The College of Science at the United Arab Emirates University, UAEU, has recently successfully launched the first phase of groundwater radioactivity mapping in the country, in the presence of the Dean of the College of Science, Professor Ahmed Murad, the scientific research team, faculty members, and the college community. The first phase covered the eastern and northern areas of the country. The mapping of radioactivity in groundwater is a vital and innovative research project to monitor water resources and baseline radioactivity in the UAE. Read more.
Did you ever wonder how old the water is that you see flowing at Sabino Dam in Arizona? Probably not, if you’re not a hydrologist. But this is an important question in relation to the water resources available in our water-stressed environment. Read more.
In a British cemetery dating back to the Norman Conquest, archaeologists have found a high number of skeletons affected by leprosy. One particular young man, though, was discovered with a pierced scallop shell – could his bones and burial reveal his status as a religious pilgrim affected by leprosy? Read more.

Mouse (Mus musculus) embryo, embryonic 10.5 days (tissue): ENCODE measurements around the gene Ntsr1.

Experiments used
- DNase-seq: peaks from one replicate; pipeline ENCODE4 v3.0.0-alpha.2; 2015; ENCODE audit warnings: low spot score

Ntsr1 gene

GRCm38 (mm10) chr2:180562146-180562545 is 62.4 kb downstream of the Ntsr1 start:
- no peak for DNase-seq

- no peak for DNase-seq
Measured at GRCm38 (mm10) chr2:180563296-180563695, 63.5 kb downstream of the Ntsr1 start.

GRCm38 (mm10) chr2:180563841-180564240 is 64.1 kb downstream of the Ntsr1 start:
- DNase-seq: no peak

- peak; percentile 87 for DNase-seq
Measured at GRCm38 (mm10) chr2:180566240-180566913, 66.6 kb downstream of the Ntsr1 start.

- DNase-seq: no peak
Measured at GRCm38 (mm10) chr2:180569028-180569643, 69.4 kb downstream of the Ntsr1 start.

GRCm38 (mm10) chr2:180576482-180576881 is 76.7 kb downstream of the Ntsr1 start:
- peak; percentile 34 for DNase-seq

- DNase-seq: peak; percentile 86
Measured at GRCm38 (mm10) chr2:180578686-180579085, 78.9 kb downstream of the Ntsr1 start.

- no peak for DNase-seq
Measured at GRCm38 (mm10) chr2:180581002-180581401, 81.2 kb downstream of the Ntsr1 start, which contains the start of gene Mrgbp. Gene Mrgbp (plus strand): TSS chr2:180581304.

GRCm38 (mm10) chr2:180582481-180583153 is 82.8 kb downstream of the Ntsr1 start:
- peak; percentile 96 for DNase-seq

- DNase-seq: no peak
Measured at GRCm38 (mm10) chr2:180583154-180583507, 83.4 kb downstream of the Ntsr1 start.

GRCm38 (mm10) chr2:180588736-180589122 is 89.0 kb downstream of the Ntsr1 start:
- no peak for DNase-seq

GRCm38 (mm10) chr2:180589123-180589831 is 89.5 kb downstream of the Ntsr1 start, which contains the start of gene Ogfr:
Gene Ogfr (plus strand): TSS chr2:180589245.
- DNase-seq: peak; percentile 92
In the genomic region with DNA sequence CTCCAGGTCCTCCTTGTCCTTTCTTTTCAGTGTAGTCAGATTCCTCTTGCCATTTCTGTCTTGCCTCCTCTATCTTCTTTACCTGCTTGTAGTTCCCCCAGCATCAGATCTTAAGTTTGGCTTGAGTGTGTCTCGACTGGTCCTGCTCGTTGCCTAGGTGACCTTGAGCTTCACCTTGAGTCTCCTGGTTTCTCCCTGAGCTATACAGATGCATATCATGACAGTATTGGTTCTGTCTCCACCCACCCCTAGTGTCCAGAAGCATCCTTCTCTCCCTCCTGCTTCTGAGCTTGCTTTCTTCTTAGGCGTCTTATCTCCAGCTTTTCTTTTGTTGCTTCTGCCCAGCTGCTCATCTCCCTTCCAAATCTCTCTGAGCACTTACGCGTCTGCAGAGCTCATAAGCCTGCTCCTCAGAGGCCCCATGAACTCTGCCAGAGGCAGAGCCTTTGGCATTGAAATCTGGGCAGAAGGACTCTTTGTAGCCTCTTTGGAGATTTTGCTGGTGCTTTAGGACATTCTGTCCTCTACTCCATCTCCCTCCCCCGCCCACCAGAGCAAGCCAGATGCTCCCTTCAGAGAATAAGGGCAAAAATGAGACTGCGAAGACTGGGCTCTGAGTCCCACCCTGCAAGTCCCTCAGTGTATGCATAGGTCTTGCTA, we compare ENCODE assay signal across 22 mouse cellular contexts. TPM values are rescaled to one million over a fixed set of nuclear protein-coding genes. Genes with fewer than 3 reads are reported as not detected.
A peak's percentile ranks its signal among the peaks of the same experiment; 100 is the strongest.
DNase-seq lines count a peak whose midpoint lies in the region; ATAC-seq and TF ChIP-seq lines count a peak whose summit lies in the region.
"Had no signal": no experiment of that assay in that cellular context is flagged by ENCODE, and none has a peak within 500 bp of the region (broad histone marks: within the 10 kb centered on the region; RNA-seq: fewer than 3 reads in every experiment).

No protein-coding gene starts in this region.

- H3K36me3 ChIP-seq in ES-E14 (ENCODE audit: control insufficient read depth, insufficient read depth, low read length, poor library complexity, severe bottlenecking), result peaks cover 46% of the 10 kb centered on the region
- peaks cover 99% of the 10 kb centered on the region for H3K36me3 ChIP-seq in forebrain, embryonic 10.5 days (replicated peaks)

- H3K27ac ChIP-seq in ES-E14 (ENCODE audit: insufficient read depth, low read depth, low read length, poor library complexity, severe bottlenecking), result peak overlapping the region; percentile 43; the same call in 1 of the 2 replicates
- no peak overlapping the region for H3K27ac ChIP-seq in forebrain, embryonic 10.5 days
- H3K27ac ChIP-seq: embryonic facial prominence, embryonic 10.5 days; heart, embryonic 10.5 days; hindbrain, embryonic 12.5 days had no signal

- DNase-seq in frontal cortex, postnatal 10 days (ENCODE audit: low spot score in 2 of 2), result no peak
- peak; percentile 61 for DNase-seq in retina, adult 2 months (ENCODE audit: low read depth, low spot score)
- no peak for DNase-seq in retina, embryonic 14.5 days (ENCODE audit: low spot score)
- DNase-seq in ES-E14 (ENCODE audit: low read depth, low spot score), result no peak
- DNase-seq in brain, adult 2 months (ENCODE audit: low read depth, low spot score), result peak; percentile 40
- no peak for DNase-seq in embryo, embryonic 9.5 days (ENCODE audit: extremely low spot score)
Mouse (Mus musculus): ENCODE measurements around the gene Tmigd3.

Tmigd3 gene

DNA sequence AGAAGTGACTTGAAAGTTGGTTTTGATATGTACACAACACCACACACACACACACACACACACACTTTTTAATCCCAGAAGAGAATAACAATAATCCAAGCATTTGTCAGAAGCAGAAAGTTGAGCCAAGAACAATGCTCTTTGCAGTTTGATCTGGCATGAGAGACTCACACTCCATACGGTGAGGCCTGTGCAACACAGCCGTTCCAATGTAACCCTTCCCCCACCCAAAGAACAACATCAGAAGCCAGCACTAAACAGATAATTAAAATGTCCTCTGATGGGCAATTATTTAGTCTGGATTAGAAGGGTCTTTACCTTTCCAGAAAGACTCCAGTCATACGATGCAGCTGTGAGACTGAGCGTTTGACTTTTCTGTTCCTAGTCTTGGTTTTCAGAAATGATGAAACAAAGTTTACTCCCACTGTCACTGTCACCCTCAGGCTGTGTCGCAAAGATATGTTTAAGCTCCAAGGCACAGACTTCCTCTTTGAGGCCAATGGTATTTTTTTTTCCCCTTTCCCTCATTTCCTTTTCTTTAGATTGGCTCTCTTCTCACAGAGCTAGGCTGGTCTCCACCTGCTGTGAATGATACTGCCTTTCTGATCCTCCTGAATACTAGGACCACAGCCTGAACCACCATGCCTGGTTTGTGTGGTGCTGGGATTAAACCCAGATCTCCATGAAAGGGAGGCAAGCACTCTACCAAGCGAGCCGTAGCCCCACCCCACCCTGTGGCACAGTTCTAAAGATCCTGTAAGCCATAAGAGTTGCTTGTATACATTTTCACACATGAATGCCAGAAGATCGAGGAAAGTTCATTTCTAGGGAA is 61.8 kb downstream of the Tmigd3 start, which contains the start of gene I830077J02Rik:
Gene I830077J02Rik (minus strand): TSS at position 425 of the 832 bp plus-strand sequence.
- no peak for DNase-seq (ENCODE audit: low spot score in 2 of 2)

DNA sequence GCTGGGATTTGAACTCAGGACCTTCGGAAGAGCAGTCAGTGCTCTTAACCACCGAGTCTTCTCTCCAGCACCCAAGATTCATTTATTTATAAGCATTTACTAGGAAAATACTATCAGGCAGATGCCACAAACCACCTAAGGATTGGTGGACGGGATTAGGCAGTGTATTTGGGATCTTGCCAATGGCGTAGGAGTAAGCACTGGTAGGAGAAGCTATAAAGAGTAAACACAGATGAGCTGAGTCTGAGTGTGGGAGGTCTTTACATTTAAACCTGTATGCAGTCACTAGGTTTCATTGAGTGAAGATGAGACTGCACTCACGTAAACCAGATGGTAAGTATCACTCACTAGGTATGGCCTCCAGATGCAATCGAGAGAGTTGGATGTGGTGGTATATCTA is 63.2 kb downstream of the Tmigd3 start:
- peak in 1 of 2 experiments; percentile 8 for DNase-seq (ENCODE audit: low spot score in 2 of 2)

The arrival of water on our planet is shrouded in mystery. Our leading theory says icy meteorites brought it here after most of the planet and its core had formed, about 4.5 billion years ago. But now an analysis of isotopes from meteorites seems to imply that the wet stuff got here much sooner. Read more.
During the Ice Age, things were a bit different than they are today in the land of Sahul. If the name Sahul doesn’t ring a bell, it is probably because it isn’t a place anymore. It is the landmass that includes Australia, Tasmania, and New Guinea—all once connected. At times of lower sea level when water is locked up in ice, the continental shelf is exposed and merges all of these seemingly separate swathes of land.
During this last glacial maximum, the continent was teeming with giants like 500-pound kangaroos, massive fuzzy wombat-relatives, and 20-foot-long crocodiles. But around 30,000 years ago, these enormous land dwellers had almost disappeared. A whopping 88 species of mammals went extinct in Sahul between 500,000 and 30,000 years ago, but why? Read more.